Examples of Variability Absent: Not detectable from baseline Minimal: Less than 5 bpm from baseline May occur with: normal fetal sleep patterns mother has received analgesia for pain Moderate : 6-25 bpm from baseline (optimal pattern) Marked: More than 25 bpm from baseline 11/27/2014 12
How Do Uterine Contractions Affect Fetal Heart Rate? • Can affect FHR by increasing or decreasing the rate in association with any given contraction. • 3 primary mechanisms by which UCs can cause a decrease in FHR • Fetal head • Umbilical cord • Uterine myometrial vessels
Periodic and Episodic FHR Characteristics Periodic: Refers to changes in the FHR that occur with or in relationship to contractions Episodic: Refers to changes in the FHR that occur independent of contractions 11/27/2014 14
Examples of Periodic Changes • Variable decelerations: Result from some type of cord compression. • Nuchal cord, True knot • Decreased amniotic fluid 11/27/2014 15
Severe Variable Decelerations Note the depth from the baseline Baseline 11/27/2014 16
Early Deceleration • Occur as a result of vagal stimulation to the fetal head during contractions which push the fetal head toward the pelvis. 11/27/2014 17
Late Decelerations • Occur in response to utero-placental insufficiency. Blood flow to the fetus is compromised and there is less oxygen available to the fetus) 11/27/2014 18
Late Decelerations with Absent Variability • Note the smoothness of the FHR pattern • Decreased FHR caused by utero-placental insufficiency • Compromised blood flow to fetus 11/27/2014 19
Prolonged Deceleration Deceleration of the FHR from the baseline lasting more than 2 minutes but less than 10 minutes. No explanation for why these occur Commonly associated with uterine hyperstimulation. Can also occur without any uterine activity 11/27/2014 20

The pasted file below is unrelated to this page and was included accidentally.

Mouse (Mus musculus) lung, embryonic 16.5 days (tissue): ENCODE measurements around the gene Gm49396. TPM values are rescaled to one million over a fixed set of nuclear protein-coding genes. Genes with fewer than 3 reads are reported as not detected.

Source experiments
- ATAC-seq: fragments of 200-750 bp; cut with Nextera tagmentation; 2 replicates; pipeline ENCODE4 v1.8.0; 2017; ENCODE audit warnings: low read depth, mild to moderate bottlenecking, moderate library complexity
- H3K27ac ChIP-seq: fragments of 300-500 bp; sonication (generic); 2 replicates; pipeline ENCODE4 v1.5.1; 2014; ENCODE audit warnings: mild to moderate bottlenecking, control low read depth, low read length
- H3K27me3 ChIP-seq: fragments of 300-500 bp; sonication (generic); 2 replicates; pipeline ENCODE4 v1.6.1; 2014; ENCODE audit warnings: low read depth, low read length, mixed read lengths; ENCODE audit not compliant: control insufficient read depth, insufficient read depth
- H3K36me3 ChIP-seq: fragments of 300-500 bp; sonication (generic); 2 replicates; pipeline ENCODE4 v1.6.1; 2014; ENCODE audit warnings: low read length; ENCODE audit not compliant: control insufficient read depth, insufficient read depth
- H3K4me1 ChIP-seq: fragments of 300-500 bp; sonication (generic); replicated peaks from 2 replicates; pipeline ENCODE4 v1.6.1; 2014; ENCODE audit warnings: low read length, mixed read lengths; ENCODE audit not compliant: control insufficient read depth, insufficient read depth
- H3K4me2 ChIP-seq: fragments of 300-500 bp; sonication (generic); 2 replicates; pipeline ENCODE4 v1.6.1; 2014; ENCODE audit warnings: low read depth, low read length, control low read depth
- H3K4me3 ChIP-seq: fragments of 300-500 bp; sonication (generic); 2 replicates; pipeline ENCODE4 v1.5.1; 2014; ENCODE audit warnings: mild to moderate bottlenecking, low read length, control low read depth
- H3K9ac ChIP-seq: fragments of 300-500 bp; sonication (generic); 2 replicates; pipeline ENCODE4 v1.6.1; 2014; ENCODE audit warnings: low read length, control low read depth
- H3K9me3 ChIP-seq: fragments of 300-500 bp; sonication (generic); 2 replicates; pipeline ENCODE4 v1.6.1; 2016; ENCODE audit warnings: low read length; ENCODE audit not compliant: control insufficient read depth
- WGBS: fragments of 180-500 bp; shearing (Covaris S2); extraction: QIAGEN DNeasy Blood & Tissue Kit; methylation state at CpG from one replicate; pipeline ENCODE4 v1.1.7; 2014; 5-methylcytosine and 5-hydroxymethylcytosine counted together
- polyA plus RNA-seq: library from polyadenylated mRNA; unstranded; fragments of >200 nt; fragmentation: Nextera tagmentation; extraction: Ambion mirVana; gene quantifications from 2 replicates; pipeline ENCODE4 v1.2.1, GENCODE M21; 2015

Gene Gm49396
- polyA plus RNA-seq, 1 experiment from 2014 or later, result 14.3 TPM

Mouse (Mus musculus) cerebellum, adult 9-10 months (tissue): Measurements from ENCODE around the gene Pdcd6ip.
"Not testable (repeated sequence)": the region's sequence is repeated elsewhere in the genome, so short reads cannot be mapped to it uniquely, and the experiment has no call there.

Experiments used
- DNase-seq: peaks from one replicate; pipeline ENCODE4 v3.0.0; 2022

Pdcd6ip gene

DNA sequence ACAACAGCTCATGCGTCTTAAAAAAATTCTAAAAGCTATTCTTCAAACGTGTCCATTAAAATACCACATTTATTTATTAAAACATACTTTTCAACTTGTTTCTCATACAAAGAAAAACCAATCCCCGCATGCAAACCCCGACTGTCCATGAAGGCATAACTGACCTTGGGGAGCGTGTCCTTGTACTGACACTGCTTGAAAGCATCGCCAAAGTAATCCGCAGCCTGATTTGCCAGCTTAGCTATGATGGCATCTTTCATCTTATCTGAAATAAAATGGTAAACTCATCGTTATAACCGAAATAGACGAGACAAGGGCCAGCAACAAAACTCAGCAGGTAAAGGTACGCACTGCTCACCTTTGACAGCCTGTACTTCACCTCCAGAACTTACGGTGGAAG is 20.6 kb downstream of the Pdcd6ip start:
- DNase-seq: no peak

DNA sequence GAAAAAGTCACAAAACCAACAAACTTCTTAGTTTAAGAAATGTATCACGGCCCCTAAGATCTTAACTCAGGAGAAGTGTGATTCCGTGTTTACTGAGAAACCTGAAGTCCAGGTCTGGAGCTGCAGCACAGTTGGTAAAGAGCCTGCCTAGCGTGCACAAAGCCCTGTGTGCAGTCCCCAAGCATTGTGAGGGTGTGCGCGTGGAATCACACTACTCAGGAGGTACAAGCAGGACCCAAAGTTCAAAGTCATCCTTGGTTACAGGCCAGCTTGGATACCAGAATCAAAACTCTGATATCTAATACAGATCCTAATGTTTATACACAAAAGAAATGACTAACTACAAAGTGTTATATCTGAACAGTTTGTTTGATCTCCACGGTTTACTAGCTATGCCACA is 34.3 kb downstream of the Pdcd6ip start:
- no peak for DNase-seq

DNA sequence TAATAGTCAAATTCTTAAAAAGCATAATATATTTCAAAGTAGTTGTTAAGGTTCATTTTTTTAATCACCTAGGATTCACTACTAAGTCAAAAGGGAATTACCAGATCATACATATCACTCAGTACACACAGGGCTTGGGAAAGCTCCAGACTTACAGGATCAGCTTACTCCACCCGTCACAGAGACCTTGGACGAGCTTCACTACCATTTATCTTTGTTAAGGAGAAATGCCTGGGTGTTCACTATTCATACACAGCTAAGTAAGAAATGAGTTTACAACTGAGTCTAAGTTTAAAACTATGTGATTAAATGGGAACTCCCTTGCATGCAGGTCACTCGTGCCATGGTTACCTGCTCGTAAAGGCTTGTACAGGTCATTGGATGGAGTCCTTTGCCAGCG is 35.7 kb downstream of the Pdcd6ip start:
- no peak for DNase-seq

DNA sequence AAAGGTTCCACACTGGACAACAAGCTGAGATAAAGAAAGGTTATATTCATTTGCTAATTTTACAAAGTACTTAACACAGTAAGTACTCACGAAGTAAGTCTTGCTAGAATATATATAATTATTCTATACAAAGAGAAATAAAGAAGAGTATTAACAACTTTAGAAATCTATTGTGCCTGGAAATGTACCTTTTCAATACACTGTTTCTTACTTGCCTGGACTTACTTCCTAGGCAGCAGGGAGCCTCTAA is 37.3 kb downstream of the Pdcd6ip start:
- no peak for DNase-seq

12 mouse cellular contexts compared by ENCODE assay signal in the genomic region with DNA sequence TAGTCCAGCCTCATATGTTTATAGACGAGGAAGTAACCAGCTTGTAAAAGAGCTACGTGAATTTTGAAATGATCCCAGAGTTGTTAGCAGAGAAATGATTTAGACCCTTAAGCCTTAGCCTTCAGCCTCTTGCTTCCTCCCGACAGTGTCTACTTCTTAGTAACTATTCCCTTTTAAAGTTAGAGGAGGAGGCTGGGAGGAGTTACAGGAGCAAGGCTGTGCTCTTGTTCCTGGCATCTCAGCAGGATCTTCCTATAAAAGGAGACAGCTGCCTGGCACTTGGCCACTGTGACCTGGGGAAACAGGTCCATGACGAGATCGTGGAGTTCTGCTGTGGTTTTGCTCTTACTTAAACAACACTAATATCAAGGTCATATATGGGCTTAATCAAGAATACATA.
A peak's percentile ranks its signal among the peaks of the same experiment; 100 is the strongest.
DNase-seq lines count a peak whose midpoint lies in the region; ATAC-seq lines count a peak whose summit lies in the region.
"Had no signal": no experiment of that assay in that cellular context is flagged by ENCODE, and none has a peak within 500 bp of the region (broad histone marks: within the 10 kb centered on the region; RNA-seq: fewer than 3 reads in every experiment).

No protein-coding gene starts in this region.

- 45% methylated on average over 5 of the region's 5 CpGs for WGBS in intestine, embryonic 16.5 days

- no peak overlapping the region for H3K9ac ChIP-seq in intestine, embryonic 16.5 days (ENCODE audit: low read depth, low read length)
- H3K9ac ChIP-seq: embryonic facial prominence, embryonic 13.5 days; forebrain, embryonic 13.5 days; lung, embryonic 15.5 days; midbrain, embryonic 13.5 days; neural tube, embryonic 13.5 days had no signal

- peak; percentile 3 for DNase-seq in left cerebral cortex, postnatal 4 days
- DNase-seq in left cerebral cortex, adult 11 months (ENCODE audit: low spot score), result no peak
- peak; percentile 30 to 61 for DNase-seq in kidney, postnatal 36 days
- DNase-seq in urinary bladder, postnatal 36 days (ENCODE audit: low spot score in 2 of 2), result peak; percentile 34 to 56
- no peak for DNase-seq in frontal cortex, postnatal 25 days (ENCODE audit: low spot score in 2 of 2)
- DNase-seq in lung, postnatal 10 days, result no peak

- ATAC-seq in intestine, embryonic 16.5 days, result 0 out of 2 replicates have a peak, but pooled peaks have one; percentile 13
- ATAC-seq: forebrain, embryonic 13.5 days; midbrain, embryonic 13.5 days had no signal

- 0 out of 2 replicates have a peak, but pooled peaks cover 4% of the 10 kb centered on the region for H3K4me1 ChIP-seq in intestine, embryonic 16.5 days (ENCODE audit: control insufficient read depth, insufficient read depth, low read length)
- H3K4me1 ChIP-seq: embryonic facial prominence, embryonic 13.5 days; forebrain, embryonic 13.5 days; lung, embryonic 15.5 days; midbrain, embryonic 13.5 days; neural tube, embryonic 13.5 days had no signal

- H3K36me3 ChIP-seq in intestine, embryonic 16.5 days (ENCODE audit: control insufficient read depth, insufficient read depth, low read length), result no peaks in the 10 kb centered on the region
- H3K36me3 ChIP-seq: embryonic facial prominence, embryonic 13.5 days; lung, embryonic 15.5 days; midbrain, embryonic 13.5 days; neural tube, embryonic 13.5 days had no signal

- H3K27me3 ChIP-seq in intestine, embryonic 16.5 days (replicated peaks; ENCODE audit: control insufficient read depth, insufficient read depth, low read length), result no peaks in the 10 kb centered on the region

Example Prolonged Deceleration • Note the duration of the deceleration lasts more than 2 minutes. 11/27/2014 21
FHR Accelerations Are the most common type of FHR changes Are abrupt changes and will increase from the baseline 15 bpm lasting 15 seconds before return to the baseline in a healthy gestation more than 32 weeks. Less than 32 weeks increases of 10 bpm lasting 10 seconds are indication of a well oxygenated fetus. 11/27/2014 22
Example Accelerations • Note the increase from the fetal heart baseline 11/27/2014 23
Sinusoidal Pattern • Persistent wave variation of the baseline only seen in about 2% of patients. • Related to severe fetal anemia, hypoxia, or acidosis. 11/27/2014 24
Uterine Activity Assessment Periodic tightening and relaxing of the uterine muscle. Pituitary gland is triggered to release a hormone called oxytocin that stimulates the uterine tightening. Difference in Braxton Hicks contractions and true labor is the strength of the contractions and the changes in the cervix. 11/27/2014 25